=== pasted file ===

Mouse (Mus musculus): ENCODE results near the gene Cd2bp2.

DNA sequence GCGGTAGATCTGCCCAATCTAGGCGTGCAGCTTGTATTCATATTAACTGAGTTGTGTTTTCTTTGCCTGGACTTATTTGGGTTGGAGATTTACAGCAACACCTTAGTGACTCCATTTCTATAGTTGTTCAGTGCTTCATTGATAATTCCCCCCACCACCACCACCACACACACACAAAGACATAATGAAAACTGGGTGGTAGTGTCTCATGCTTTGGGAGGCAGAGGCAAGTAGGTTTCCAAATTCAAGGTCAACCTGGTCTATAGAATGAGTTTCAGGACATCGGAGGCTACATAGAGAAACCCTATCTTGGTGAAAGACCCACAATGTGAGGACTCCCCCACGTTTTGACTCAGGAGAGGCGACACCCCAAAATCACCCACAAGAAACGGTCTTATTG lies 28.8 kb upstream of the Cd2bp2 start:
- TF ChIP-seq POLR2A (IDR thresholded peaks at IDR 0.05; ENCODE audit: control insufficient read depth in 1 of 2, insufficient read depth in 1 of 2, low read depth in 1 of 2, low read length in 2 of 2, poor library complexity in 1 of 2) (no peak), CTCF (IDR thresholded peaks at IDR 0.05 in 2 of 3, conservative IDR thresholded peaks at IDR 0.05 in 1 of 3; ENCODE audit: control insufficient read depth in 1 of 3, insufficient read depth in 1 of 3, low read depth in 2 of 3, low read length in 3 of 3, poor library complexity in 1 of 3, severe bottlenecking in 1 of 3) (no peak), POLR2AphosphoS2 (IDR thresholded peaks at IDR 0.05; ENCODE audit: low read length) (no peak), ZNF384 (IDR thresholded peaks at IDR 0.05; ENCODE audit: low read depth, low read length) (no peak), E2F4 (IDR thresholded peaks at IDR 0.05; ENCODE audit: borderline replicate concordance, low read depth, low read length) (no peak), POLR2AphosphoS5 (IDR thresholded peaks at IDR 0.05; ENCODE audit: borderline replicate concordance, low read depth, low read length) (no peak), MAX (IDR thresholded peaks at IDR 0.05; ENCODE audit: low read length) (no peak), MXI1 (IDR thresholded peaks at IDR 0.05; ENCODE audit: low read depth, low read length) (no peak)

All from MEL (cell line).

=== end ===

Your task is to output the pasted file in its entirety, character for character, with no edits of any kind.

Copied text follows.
Mouse (Mus musculus): ENCODE results near the gene Cd2bp2.

DNA sequence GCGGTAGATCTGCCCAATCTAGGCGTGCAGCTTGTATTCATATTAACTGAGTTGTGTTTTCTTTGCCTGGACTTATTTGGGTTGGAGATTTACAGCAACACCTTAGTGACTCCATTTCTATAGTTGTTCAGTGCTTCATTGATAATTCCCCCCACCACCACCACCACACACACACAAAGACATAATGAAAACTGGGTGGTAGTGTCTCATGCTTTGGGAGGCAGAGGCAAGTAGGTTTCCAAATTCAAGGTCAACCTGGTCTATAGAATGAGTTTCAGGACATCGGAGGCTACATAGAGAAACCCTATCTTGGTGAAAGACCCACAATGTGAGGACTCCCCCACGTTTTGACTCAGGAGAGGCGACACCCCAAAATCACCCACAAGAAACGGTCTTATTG lies 28.8 kb upstream of the Cd2bp2 start:
- TF ChIP-seq POLR2A (IDR thresholded peaks at IDR 0.05; ENCODE audit: control insufficient read depth in 1 of 2, insufficient read depth in 1 of 2, low read depth in 1 of 2, low read length in 2 of 2, poor library complexity in 1 of 2) (no peak), CTCF (IDR thresholded peaks at IDR 0.05 in 2 of 3, conservative IDR thresholded peaks at IDR 0.05 in 1 of 3; ENCODE audit: control insufficient read depth in 1 of 3, insufficient read depth in 1 of 3, low read depth in 2 of 3, low read length in 3 of 3, poor library complexity in 1 of 3, severe bottlenecking in 1 of 3) (no peak), POLR2AphosphoS2 (IDR thresholded peaks at IDR 0.05; ENCODE audit: low read length) (no peak), ZNF384 (IDR thresholded peaks at IDR 0.05; ENCODE audit: low read depth, low read length) (no peak), E2F4 (IDR thresholded peaks at IDR 0.05; ENCODE audit: borderline replicate concordance, low read depth, low read length) (no peak), POLR2AphosphoS5 (IDR thresholded peaks at IDR 0.05; ENCODE audit: borderline replicate concordance, low read depth, low read length) (no peak), MAX (IDR thresholded peaks at IDR 0.05; ENCODE audit: low read length) (no peak), MXI1 (IDR thresholded peaks at IDR 0.05; ENCODE audit: low read depth, low read length) (no peak)

All from MEL (cell line).